INS AND OUTS
Inputs – Via a nice Neutrik dual jack, the K4 offers both a mic-level XLR input and combined guitar-level TRS balanced or TS unbalanced input.
Outputs – The K4 offers a separate mic-level balanced XLR output and a 1/4” line level TRS balanced or TS unbalanced output. Both are transformer balanced with a very high-quality transformer and can be used simultaneously. If you choose to use the ¼” line output as an unbalanced out, it will unbalance the XLR out as well because both are fed post the balancing transformer.
Effects loop - The loop can be used with either balanced or unbalanced effects. It is switchable to sit either pre- or post-EQ. Use of unbalanced effects will not unbalance the main output because the insert lives before the balancing transformer.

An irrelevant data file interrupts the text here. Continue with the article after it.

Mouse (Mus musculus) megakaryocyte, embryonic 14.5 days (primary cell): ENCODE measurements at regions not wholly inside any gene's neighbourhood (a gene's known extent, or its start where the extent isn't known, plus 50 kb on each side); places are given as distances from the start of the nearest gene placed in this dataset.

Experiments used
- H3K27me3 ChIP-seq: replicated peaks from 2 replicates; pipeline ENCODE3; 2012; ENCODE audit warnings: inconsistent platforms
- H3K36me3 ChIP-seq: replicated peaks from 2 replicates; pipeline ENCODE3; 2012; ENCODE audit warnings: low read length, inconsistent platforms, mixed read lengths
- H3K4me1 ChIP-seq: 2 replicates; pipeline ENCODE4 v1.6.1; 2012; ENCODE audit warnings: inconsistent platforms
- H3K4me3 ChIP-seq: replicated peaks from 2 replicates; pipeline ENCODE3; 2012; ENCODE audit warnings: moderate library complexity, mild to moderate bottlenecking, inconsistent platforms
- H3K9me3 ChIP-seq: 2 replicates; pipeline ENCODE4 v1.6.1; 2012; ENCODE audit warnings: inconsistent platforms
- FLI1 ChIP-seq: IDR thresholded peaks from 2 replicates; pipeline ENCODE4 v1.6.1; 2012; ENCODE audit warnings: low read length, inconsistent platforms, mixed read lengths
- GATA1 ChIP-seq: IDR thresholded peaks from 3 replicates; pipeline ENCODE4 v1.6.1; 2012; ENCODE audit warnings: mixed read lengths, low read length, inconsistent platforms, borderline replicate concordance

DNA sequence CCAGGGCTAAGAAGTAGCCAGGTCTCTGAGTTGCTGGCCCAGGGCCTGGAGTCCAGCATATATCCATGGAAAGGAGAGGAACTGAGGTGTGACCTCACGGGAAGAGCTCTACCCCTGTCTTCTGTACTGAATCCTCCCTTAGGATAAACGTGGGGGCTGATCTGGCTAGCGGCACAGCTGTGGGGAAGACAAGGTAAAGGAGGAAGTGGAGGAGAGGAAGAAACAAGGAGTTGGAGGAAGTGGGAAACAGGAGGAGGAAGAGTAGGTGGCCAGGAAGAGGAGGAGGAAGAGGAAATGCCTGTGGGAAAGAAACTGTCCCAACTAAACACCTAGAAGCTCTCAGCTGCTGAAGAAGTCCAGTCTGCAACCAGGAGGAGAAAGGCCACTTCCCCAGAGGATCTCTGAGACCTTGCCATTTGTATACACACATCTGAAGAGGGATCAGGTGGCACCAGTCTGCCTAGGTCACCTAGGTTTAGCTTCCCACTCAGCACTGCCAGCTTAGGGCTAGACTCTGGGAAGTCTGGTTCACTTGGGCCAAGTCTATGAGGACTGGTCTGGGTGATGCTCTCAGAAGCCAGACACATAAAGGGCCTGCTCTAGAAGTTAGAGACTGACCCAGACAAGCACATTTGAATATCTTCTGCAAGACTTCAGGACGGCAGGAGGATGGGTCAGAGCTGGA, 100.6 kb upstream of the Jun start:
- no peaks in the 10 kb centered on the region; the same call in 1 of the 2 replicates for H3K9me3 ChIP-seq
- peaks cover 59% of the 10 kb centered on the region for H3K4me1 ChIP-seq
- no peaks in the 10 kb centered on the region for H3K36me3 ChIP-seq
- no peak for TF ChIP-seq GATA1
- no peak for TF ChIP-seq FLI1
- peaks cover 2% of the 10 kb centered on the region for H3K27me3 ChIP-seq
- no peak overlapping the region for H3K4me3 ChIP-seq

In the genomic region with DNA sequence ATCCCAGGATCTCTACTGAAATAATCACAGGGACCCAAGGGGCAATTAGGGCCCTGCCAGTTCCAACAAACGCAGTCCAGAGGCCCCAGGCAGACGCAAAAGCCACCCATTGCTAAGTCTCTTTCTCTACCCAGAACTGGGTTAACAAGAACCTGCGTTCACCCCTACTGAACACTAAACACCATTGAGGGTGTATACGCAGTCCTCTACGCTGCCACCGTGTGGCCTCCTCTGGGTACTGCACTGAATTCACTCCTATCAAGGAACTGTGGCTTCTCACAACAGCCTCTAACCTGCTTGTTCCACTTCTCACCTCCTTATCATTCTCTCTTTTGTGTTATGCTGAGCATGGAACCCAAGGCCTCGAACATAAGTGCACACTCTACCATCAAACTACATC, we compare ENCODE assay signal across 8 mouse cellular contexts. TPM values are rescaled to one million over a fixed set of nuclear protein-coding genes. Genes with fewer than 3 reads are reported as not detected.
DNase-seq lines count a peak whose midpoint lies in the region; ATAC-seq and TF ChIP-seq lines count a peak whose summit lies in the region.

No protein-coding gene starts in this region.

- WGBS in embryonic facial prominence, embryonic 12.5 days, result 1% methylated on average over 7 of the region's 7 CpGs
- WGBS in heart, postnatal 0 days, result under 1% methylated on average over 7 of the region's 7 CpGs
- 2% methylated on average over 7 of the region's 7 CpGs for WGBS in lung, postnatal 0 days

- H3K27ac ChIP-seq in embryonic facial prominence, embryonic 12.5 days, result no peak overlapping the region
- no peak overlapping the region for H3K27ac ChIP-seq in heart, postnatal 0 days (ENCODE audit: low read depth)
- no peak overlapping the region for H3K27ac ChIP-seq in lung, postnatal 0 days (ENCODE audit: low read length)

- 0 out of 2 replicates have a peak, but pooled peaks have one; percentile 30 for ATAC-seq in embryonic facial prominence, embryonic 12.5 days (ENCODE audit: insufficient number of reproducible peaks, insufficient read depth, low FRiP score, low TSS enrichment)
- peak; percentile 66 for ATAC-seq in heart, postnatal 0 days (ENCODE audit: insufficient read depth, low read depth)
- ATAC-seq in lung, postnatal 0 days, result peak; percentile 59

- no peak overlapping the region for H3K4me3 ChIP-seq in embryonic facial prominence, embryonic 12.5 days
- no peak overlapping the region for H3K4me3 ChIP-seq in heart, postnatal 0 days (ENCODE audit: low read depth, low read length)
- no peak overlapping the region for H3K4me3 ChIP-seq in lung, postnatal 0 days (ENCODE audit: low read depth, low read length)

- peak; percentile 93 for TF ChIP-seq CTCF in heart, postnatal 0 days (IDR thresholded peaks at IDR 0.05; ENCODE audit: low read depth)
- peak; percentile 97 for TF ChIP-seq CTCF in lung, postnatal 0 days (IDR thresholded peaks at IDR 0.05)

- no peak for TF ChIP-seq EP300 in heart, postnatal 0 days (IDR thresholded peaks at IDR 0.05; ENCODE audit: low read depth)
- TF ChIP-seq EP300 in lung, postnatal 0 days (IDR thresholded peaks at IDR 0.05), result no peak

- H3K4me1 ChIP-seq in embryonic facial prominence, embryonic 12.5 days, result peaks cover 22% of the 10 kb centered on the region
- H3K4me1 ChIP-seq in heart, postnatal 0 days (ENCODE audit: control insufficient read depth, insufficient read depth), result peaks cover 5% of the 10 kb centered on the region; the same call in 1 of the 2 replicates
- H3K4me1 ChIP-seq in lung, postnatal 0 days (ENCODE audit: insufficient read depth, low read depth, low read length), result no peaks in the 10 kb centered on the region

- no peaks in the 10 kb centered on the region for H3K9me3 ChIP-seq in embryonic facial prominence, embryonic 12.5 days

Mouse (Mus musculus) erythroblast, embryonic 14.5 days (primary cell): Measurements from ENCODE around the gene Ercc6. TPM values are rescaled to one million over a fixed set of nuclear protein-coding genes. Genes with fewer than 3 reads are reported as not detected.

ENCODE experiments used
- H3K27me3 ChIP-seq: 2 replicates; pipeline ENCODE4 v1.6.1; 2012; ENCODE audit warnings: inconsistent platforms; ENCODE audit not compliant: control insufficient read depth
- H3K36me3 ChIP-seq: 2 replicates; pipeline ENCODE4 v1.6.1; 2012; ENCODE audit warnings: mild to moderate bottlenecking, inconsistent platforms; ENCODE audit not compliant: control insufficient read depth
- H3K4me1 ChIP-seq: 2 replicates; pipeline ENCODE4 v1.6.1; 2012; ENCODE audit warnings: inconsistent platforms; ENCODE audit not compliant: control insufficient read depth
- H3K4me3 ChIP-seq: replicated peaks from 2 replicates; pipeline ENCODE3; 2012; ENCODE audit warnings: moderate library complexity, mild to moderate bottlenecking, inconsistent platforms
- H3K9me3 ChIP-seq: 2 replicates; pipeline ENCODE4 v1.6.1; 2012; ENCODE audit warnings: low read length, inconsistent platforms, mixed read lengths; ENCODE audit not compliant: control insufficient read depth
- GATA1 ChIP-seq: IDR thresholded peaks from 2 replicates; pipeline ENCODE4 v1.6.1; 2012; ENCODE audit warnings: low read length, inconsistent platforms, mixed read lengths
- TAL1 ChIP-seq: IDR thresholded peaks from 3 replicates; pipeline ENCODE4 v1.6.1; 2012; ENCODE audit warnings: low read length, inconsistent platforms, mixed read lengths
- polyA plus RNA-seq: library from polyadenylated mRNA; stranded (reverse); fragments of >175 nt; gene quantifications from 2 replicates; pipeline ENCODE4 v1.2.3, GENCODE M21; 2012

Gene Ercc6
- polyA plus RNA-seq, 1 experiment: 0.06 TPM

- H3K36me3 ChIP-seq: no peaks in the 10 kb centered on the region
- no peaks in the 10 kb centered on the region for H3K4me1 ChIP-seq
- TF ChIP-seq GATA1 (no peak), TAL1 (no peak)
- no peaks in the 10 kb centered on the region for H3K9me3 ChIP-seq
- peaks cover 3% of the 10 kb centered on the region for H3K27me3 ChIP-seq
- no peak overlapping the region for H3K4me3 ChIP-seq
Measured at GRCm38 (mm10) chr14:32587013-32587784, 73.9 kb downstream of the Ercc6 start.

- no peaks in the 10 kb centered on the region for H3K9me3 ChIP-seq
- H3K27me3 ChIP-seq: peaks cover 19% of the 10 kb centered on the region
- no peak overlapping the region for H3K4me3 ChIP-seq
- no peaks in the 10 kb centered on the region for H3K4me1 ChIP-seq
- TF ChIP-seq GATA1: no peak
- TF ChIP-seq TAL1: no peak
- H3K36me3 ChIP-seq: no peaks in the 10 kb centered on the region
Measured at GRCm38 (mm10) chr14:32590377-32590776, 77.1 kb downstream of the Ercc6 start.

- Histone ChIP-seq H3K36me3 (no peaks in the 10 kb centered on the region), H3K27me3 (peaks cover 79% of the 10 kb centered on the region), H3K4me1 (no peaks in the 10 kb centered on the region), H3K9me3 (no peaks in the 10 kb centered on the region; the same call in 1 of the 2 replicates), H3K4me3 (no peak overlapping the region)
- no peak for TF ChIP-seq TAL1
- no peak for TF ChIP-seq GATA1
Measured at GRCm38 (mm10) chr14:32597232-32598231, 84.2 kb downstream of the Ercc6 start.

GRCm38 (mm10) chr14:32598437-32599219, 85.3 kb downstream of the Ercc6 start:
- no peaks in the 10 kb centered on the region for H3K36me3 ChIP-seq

Power Supply - Though it is designed to run on a three-to-fifteen volt, tip-positive, DC power supply and is shipped with a nine volt “One Spot” power supply, the K4 can be powered with two “C” cell batteries for up to ten hours. When the K4 is powered by batteries, the front panel power LED functions as a battery-strength meter, giving you a warning approximately thirty minutes before the batteries fold up and go home.
Now, there was an initial price point faux pas with this unit. It was originally offered at $800, which violated my “guitarist/delivery principle”: to afford it, a guitarist would have to sell his crappy, 20 year-old, beat up Honda Civic, which would have prevent him from delivering pizza and would thus separate him and his household from his income. At that price point the K4 hardly flew off the shelves. After a short period with everyone scratching their heads, Taylor moved the price down substantially. The units are now available new for $495 virtually everywhere. You can find a nice one used on eBay for about 60% of the retail price.